Welcome! If this is your first log in to the new site and you were previously a member, please reset your password to get the same access and keep your account secure.
I Met A lot of People in Europe…I Even Encountered Myself
That is what I miss most about living in Europe; encountering myself.
Living in a place so incredibly rich with history and culture puts everything into perspective.
You’re just little ole’ you in this really, really, really big place. No one knows who you are. And no one cares who you are. You don’t speak the language (or understand it!). You don’t know your way around. No one is holding your hand.
It’s a challenge, to say the least.
Things that you have been doing on a daily basis, for decades, are suddenly a challenge.
Our first apartment in Italy was … depressing. The entire apartment was wood. Wood floors (that were rough and unfinished to the extent that it was dangerous for Linden to crawl or walk on them), wood wall paneling, wood bench, wood furniture, wood everything. The wood work was probably beautiful years ago but with no one maintaining it (or the apartment in general) over a number of years, it was all falling apart. Even our appliances were broken. I nearly broke down into tears when one of the wives explained how to get hot water in our shower. ‘Turn the water on. Jiggle it to the left and then quickly to the right. Then slowly move it back to the left. Then keep switching it back and forth as you shower.’ What almost put me over the edge was that the shower head wasn’t mounted – imagine trying to control the water temperature with one had while holding the shower head with the other. How does a girl wash her hair? Thankfully, after a few weeks in that apartment, another one became available and we moved.
But you get where I’m going with this … the simplest things you’ve been doing at home are a challenge in Europe. And there’s a huge adjustment period.
Sick babies, ordering at restaurants, grocery shopping, apartment appliances breaking. STRESS-FUL. And that doesn’t even cover the BIG stuff (see any of my posts about Italy).
In June of 2010 I wrote that there were a few people who didn’t think I would survive Italy; that I would be on the next flight home. That was enough motivation for me to get through the first few weeks without complaining about any of it.
And eventually, it stopped being about them and it started to be about me. I was really proud of how well I had adjusted to this new way of life and I honestly and whole heartedly started to enjoy it. I fell in love with the simplicity of it all, once I got the hang of it.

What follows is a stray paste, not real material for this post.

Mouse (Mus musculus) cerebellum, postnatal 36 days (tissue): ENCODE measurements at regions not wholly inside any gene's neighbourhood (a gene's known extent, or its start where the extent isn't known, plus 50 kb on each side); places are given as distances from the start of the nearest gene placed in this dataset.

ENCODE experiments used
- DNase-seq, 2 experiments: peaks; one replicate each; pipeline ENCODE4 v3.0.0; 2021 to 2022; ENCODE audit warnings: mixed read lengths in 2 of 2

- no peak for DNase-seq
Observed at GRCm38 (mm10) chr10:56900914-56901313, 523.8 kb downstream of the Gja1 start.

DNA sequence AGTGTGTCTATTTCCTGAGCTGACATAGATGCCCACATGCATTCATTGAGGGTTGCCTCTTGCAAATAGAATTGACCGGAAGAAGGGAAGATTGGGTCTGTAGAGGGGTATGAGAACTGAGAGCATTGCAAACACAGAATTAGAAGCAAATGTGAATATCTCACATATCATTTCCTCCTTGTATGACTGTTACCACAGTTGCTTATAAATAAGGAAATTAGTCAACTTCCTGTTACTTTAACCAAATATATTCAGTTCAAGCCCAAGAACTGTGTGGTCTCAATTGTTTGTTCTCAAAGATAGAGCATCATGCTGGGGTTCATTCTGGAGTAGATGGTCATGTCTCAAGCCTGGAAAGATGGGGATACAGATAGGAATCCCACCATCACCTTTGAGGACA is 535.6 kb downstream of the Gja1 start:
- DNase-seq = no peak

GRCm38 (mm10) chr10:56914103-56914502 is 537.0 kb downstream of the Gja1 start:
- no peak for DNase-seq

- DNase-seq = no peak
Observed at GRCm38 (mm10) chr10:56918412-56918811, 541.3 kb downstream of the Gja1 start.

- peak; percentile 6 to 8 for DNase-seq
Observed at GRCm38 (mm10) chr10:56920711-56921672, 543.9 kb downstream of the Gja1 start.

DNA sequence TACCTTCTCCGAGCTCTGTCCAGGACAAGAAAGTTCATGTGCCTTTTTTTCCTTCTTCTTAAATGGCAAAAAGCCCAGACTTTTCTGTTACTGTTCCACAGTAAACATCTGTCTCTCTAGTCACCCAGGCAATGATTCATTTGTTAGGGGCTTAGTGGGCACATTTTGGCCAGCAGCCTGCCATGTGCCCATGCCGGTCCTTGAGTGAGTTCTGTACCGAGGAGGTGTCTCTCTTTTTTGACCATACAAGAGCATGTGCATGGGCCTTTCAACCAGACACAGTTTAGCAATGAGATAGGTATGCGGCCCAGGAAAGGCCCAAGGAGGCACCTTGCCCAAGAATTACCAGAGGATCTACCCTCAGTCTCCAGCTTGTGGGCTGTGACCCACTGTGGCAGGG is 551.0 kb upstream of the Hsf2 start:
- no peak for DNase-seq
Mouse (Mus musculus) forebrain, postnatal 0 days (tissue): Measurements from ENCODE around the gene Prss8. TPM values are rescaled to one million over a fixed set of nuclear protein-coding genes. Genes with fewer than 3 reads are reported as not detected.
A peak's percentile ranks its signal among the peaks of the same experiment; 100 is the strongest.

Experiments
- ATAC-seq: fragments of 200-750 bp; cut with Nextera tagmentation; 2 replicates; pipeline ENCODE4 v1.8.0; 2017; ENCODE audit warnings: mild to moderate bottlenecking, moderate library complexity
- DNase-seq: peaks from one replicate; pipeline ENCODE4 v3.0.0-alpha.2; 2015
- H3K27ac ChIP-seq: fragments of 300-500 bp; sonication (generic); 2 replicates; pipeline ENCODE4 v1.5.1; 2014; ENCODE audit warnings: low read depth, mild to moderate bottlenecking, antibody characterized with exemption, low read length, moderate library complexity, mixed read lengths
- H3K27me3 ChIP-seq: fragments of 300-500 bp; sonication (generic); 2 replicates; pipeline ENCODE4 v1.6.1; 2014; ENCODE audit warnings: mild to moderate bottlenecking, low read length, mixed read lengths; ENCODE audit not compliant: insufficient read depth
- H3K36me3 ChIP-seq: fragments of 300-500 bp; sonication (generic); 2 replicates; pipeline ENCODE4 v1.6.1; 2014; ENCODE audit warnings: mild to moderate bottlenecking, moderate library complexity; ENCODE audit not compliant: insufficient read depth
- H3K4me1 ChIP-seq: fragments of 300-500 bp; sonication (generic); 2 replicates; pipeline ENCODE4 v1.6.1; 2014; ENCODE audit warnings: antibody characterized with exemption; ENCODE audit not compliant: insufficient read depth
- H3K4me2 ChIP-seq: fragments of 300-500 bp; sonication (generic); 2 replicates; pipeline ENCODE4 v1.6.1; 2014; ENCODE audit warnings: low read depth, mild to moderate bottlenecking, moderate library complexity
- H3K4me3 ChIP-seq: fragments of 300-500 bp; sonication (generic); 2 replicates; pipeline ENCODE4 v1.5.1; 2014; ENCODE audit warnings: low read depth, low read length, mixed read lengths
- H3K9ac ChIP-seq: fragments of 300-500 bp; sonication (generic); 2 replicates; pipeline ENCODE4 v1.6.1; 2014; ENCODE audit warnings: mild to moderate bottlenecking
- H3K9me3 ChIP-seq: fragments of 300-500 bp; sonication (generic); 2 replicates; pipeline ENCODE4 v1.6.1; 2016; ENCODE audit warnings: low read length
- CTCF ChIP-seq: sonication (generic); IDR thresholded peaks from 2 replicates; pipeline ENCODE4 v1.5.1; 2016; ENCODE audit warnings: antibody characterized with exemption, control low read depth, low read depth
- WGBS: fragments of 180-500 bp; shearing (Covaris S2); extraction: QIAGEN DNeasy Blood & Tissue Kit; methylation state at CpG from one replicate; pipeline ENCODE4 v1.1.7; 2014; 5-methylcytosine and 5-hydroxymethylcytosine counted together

I thought I knew who I was before we moved to Europe. I didn’t think it was possible to know myself any better.
And I couldn’t have been more wrong.
Those five or six months in Italy taught me a lot. Most importantly, I learned just how strong and capable I am.
And our German experience reaffirmed what I learned about myself in Italy. After what we had been through in Italy, I could handle anything, with a smile on my face.
There are a million and one reasons that my husband and I would like to make our way back to Europe next season (fingers crossed because offers start floating around soon). My husband’s happiness is important. But so is mine.
Life is just so easy here. I’m comfortable. I have everything I could ever want or need here. That might sound like a good thing but in this context, it’s a very bad thing.
If you’re never challenged, how do you grow? And if you’re not growing, what are you doing? The answer to that scares me. In Europe, everyone is adjusting to life in a new place and all that it entails. And we were doing it together. Our little family, my husband and his teammates, me and the other girls. Everyone has the same stressors and the same challenges and that kind of bonds you to one another, because you need one another. There really wasn’t time (or energy) for anything else. (At least, in my experience)
Here, it is so easy to lose perspective. It is so easy to get wrapped up in the day to day grind or in the drama of ‘he said, she said’ bullshit that inevitably happens because there isn’t much else to do.
I think that is half of the reason that I have been so down lately. Over the past few months, I have lost sight of what is important to me and of who and what I want to be.
Because I’m not (forced) to encounter myself.
Let’s see … I am a 27 year old technical writer/consultant, I am married to a man who plays hockey for a living, and we have a wonderfully amazing little boy named Linden. I studied Political Science, History and Spanish in university and had hopes of going to law school. I shouldn’t say ‘had’ … I still ‘have’ hopes of going to law school when all of this hockey business is over.
Meeting my husband and having a child has drastically changed the five year plan I created for myself after university. For now, that plan has been put on hold. The next few years are about supporting my husband, raising our son, and enjoying our adventures. The way I see it, that’s not so bad. After all, there are only so many more years that my husband can continue to play the sport he loves … and that Linden will actually want his mommy around 24/7. To see more of my work, visit my blog, ADayintheLifeofaHockeyWife.com.